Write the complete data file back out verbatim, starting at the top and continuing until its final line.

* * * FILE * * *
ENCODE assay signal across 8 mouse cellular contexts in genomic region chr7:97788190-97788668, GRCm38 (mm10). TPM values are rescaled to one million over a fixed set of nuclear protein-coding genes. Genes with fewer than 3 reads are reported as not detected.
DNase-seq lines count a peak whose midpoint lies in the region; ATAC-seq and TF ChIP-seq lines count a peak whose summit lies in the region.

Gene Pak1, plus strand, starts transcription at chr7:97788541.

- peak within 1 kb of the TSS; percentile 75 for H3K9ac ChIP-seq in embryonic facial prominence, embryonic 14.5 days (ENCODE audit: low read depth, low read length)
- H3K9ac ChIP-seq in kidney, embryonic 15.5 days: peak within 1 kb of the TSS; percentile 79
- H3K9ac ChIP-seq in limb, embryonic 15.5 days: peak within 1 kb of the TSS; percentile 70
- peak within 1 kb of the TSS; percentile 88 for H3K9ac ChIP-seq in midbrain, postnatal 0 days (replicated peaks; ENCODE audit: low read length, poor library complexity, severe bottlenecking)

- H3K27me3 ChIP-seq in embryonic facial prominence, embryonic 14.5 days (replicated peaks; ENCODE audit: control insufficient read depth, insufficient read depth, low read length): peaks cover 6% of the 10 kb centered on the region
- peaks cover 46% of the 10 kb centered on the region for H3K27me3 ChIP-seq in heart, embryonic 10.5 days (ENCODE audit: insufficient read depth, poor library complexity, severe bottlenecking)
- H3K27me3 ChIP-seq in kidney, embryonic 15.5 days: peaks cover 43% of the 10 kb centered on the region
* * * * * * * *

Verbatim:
ENCODE assay signal across 8 mouse cellular contexts in genomic region chr7:97788190-97788668, GRCm38 (mm10). TPM values are rescaled to one million over a fixed set of nuclear protein-coding genes. Genes with fewer than 3 reads are reported as not detected.
DNase-seq lines count a peak whose midpoint lies in the region; ATAC-seq and TF ChIP-seq lines count a peak whose summit lies in the region.

Gene Pak1, plus strand, starts transcription at chr7:97788541.

- peak within 1 kb of the TSS; percentile 75 for H3K9ac ChIP-seq in embryonic facial prominence, embryonic 14.5 days (ENCODE audit: low read depth, low read length)
- H3K9ac ChIP-seq in kidney, embryonic 15.5 days: peak within 1 kb of the TSS; percentile 79
- H3K9ac ChIP-seq in limb, embryonic 15.5 days: peak within 1 kb of the TSS; percentile 70
- peak within 1 kb of the TSS; percentile 88 for H3K9ac ChIP-seq in midbrain, postnatal 0 days (replicated peaks; ENCODE audit: low read length, poor library complexity, severe bottlenecking)

- H3K27me3 ChIP-seq in embryonic facial prominence, embryonic 14.5 days (replicated peaks; ENCODE audit: control insufficient read depth, insufficient read depth, low read length): peaks cover 6% of the 10 kb centered on the region
- peaks cover 46% of the 10 kb centered on the region for H3K27me3 ChIP-seq in heart, embryonic 10.5 days (ENCODE audit: insufficient read depth, poor library complexity, severe bottlenecking)
- H3K27me3 ChIP-seq in kidney, embryonic 15.5 days: peaks cover 43% of the 10 kb centered on the region